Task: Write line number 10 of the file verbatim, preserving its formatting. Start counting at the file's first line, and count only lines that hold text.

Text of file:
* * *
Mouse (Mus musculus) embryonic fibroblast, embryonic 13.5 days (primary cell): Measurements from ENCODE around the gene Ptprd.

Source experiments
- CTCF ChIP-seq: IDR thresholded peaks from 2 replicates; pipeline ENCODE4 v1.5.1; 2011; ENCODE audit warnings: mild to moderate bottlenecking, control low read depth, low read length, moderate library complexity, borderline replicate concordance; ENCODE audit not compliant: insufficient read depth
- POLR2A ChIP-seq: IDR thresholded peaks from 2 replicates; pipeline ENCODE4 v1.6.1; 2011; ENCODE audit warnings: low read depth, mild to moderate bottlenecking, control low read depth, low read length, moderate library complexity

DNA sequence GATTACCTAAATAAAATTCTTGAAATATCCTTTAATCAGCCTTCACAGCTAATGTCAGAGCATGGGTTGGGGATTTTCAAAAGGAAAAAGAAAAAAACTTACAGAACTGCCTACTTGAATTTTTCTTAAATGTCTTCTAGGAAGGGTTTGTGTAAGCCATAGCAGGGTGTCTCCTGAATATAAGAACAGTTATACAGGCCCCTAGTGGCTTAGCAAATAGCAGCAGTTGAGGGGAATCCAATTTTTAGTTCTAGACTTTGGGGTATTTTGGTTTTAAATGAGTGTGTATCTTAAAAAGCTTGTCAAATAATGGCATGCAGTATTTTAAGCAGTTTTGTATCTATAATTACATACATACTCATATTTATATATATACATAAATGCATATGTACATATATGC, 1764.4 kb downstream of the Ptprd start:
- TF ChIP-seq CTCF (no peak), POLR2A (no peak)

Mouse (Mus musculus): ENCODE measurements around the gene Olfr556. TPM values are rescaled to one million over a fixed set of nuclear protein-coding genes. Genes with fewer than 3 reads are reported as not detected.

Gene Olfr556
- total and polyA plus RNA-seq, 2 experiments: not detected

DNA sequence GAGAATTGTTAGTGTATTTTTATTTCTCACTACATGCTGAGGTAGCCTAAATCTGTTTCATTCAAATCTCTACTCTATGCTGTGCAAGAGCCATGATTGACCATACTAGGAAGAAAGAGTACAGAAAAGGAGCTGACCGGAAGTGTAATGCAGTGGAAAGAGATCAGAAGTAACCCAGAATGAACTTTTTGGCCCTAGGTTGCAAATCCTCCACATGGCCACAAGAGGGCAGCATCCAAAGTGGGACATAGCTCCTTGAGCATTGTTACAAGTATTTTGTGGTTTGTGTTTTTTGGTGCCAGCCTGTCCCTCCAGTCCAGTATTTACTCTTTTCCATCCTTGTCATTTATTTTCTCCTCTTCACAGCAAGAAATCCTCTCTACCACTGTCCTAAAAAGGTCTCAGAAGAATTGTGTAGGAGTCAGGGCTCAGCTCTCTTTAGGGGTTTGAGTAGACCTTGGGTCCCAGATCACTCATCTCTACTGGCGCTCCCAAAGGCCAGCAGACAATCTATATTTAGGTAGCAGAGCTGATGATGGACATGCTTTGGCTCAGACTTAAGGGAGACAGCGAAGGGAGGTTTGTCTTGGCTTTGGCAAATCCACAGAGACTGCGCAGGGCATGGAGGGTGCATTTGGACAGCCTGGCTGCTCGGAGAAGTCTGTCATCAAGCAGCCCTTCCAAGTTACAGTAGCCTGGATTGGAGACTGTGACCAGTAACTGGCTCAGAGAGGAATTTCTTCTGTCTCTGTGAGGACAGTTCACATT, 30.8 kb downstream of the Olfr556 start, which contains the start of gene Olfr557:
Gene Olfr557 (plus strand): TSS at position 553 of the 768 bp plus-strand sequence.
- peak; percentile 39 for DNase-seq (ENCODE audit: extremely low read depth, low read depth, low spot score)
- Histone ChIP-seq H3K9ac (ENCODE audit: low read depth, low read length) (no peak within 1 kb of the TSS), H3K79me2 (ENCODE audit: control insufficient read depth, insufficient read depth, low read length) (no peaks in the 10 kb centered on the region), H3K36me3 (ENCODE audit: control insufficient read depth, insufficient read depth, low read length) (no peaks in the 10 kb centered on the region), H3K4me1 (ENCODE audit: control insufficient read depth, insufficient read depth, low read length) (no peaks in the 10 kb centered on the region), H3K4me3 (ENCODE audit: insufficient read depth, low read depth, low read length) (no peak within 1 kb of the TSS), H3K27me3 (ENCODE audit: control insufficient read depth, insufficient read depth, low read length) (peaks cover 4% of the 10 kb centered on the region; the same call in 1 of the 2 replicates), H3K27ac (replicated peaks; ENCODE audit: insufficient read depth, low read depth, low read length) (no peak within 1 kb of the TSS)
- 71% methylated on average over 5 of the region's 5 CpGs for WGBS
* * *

DNA sequence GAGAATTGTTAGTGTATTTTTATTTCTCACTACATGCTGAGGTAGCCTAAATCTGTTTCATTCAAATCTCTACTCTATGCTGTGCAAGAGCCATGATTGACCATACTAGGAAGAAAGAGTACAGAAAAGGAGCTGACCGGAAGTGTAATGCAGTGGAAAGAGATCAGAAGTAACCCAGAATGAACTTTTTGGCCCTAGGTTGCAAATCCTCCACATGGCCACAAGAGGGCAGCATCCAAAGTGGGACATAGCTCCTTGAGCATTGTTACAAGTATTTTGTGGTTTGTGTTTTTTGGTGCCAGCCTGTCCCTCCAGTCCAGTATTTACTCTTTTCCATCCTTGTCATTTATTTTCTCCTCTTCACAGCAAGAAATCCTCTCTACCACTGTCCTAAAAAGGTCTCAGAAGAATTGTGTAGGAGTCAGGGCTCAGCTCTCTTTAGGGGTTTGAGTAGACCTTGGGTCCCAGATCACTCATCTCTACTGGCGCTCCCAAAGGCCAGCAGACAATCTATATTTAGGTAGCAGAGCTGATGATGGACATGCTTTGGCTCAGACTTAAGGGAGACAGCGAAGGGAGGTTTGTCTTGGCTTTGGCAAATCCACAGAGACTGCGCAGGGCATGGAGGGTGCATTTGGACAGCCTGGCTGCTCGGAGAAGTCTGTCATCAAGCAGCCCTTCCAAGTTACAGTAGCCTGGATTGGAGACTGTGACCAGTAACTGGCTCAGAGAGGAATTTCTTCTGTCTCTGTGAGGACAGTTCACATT, 30.8 kb downstream of the Olfr556 start, which contains the start of gene Olfr557: